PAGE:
My father, the late Charles Sr., spent the last several years of his life teaching driver education, in the process of which he earned the respect and affection of innumerable Guilford County students. But decades earlier, in the 1970s and ’80s, he had taught his own kids how to drive. And for that monumental task, the accolades have been insufficient.
It stands to reason that Dad would eventually be a driver’s ed instructor. He racked up thousands of miles all over the Southeast and Mid-Atlantic as a traveling salesman for a South Carolina-based textile firm. But his driving expertise was not limited to automobiles. He drove everything, from motorcycles to motor homes.
I’m grateful for the lessons Dad taught me behind the wheel, but in retrospect, I also feel sorry for him. There were, after all, four of us — my younger brother, two older sisters and me — and much of Dad’s instruction took place with one of us behind the wheel of a 1977 Honda Civic.
Don’t misunderstand. It was a great little car, but it presented a couple of obstacles: first, Dad was so big he could barely fit in the passenger seat. He looked like an elephant astride a tricycle. And second (this was only an obstacle for me and my siblings), the Civic was a stick-shift.
To the driver unfamiliar with that type of transmission, the term “stick-shift” is synonymous with “whiplash.” Placing a novice behind the wheel of an automobile with a manual transmission is the equivalent of putting an uncoordinated person with no sense of rhythm behind a drum set: chaotic and unpleasant.
But Dad was notoriously stoic and unflappable. I can count on one hand the number of times I witnessed any kind of emotional outburst from my father. (One of those occasions involved a legal dispute, which we lost, against another neighborhood family. Dad delivered the monetary settlement to the plaintiffs in the form of multiple bags of pennies, which spawned a profanity-laced confrontation that nearly escalated into front-lawn fisticuffs. That’s an interesting story for another day.)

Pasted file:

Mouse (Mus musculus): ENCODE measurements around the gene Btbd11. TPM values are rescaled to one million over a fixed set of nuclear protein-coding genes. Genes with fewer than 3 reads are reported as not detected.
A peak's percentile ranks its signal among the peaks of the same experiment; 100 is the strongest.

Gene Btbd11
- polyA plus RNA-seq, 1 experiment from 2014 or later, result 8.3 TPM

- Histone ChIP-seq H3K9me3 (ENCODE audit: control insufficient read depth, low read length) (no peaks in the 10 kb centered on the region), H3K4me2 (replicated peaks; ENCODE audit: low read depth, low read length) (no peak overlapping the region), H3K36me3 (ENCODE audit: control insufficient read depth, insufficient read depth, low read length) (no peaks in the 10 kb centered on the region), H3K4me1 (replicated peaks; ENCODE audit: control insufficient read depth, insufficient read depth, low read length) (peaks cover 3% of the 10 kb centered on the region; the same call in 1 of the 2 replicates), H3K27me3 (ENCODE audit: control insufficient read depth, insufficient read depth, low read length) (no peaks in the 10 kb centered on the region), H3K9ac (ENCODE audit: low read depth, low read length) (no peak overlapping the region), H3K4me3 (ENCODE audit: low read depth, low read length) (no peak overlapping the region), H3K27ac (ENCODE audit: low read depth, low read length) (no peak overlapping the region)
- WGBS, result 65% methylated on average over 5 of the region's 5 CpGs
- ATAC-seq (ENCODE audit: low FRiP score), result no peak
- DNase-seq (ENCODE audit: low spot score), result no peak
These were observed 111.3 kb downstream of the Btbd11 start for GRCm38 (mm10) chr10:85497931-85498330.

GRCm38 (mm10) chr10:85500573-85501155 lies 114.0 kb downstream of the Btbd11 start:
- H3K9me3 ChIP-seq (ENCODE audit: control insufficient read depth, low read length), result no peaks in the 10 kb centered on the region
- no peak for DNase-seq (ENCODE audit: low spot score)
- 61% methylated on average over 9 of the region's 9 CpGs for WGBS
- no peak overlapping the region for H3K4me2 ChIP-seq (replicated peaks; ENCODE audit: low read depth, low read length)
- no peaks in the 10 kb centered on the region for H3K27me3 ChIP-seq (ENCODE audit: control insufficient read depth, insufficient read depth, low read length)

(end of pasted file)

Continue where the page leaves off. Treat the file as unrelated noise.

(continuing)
He also had a robust sense of humor, which came in handy when, as a consequence of my driving “skills,” the Honda lurched violently forward a foot or two before unceremoniously stalling. Repeatedly.
This must have happened a dozen times. Because of my initial incomprehension of the relationship between the accelerator and the clutch, we were alternately hurled forward into the windshield, and then slammed backward and pinned to our seats.
Dad joked about needing a neck brace, and I remember his melodramatic entrance when we got home: lurching stiffly into the living room, moaning and holding his neck, informing Mom and my siblings that he might require medical attention, etc.
My first stick-shift lessons took place in the parking lot of a church on Horse Pen Creek Road. I wouldn’t be too surprised if the skid marks I produced, lunging and gyrating back and forth so long ago, are still evident today. Echoes of Dad’s laughter probably linger in the air.
A couple of hundred years ago, a British statesman by the name of Lord Chesterfield wrote the following in a letter to his son: “We are, in truth, more than half what we are, by imitation. The great point is, to choose good models, and to study them with care. People insensibly contract, not only the air, the manners, and the vices, of those with whom they commonly converse, but their virtues too, and even their way of thinking.”
I am fortunate to be the son of a “good model,” a man I strive to emulate.